Major buyers are: international public/private funds (World Bank’s Prototype Carbon Fund, Community Development Carbon Fund, BioCarbon Fund, Netherlands’ Clean Development Facility) Private investment funds )- e.g., a 200 mln $ fund managed by Natsource. NGOs (to take them off the market) Corporates who want to « warehouse » CERs for future use. (« banking »)
Using CERs to leverage access to finance When CERs are sold to an investor, this is generally under a 7- or 10-year contract. This contract sets out the price to be paid, and the quantity to be bought. Normally, payment is only on delivery. However, such contracts are a good underlying for financings backed by the 7- or 10-year receivables. This can take the form of prepayments (the financier prepays the CERs to be delivered, and sells them on to the investor); or pre-finance (the contract is assigned, and payments are made through an escrow account).
Standard mechanism Investor Host government Project sponsor Fînanciers Agreement with host government Financing agreement Sales contract for CERs: sponsor has to deliver certified CERs Under Kyoto Protocol, contracts are for 7 (with 2 possible renewals) or 10 years (no renewal).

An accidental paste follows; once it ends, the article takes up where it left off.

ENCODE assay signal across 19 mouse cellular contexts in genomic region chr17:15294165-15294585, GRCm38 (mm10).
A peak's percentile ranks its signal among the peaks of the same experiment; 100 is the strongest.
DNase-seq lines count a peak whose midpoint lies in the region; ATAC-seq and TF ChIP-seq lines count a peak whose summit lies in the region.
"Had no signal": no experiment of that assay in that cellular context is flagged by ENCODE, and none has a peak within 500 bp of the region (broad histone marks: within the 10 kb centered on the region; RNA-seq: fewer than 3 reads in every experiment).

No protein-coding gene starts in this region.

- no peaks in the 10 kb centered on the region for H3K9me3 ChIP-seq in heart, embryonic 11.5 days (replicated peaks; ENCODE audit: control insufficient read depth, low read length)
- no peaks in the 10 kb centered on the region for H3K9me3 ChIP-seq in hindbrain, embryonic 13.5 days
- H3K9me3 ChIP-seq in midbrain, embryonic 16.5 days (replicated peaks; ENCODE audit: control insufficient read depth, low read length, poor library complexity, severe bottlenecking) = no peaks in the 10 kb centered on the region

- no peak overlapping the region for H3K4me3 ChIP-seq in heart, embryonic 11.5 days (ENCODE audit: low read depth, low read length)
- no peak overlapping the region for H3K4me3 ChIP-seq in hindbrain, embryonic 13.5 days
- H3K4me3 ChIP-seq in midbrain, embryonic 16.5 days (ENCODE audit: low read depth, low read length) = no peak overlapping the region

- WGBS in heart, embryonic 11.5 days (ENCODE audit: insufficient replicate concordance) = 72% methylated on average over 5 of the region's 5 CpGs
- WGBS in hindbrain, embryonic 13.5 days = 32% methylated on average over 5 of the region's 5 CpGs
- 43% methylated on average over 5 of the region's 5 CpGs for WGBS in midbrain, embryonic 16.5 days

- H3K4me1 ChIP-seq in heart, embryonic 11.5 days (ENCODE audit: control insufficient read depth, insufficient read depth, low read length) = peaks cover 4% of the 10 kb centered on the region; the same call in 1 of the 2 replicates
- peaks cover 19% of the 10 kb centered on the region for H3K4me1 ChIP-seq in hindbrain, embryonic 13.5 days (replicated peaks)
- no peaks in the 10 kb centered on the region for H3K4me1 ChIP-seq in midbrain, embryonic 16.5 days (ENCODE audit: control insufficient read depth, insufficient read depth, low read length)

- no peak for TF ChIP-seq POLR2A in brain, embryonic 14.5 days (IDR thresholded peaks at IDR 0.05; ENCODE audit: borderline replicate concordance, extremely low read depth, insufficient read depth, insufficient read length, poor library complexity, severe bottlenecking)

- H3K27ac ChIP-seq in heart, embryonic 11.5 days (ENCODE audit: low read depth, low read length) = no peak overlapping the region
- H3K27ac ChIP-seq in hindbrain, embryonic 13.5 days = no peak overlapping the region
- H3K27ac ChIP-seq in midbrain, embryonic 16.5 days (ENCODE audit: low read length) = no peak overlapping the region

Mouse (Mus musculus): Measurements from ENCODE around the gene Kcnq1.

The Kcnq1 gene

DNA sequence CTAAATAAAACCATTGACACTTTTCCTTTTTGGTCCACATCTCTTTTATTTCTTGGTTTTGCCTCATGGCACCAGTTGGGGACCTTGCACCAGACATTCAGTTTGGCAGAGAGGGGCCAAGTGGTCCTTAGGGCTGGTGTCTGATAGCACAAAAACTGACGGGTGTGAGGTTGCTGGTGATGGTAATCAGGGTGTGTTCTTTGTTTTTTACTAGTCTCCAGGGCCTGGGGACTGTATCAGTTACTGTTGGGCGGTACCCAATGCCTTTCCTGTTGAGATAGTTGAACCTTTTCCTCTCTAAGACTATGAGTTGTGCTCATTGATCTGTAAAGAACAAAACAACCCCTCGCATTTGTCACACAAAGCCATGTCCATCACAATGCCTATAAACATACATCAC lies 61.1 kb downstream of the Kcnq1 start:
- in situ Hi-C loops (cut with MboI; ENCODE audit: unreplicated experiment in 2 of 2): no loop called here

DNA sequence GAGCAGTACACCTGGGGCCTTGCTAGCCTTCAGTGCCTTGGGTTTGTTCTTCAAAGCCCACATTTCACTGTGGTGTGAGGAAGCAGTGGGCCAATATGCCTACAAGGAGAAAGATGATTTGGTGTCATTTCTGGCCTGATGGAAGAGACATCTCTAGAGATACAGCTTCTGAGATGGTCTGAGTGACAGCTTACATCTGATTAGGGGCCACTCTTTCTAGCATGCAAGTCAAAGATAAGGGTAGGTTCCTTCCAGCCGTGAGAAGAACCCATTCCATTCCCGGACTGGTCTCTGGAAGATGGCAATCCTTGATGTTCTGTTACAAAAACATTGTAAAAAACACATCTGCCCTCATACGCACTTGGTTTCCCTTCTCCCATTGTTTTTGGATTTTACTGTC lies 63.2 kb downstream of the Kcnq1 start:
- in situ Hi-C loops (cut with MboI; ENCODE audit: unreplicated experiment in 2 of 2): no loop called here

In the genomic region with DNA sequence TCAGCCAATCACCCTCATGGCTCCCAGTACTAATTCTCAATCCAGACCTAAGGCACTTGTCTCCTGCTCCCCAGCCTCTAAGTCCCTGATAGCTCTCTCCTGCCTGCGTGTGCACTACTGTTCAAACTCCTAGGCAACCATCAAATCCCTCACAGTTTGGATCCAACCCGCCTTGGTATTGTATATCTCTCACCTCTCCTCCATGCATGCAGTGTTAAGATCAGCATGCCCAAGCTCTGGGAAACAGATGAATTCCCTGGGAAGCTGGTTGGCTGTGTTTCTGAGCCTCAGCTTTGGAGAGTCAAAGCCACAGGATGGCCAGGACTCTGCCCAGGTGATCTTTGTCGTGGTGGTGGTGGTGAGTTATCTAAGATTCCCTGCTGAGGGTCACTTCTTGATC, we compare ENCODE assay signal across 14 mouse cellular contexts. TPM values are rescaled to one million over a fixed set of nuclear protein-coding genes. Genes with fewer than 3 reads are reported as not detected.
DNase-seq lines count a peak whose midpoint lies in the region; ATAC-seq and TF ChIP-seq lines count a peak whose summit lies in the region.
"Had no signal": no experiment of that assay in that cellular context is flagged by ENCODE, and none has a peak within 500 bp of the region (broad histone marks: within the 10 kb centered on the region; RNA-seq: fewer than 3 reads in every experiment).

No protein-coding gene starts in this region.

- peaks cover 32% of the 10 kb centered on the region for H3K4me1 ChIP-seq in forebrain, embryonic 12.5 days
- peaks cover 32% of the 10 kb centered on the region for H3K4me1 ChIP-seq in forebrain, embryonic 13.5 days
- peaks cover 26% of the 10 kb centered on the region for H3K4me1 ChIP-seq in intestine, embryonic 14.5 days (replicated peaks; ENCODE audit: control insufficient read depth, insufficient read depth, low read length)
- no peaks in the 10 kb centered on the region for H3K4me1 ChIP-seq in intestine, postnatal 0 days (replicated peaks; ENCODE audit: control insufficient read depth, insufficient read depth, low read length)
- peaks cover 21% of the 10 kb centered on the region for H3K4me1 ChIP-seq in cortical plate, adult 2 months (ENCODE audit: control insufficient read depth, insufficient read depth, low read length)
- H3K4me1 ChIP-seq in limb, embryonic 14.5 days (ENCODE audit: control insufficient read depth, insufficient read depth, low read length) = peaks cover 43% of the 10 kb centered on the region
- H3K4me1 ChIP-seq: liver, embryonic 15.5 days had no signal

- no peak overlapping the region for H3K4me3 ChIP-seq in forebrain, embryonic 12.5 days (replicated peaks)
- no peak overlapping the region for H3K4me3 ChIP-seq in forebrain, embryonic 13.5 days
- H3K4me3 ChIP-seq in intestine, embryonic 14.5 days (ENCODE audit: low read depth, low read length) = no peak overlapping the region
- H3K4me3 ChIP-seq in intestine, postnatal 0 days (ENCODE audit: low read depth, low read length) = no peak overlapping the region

In principle, the investor could make a prepayment for the CERs to be produced over the time of the contract. However, major investors such as the World Bank currently don’t like these risks, and do not pay CERs before actual delivery (they already take the risk that CERs are not accepted by the Executive Board of the CDM and feel this is enough). Structured finance banks should feel more comfortable with a prepayment arrangement - or a secured pre- finance…and it can represent 5-15% of the total investment in a project.
One structured finance mechanism Investor Host government Project sponsor Financiers Agreement with host government Financing agreement Sales contract for CERs Escrow account Assignment Reimbursement Payment Project Assignment of titles, rights etc.
Note that CERs are paid in hard currency, which could allow an investor hard currency revenue for a project that otherwise would generate only local currency. CERs could also be used to pay suppliers - e.g., an equipment supplier, who would use the CERs to meet his own CO2 reduction obligations. Again, this could be a way to overcome hard currency problems.
Mitigating the risks in the structured finance mechanism Investor Host government Project sponsor Agreement with host government Project Agreement with national government Due diligence; insistence on consultation procedures; legal opinions Insurance company Political risk insurance Insurance company Political risk insurance (non- ratification Kyoto Protocol) Assignment (step-in rights)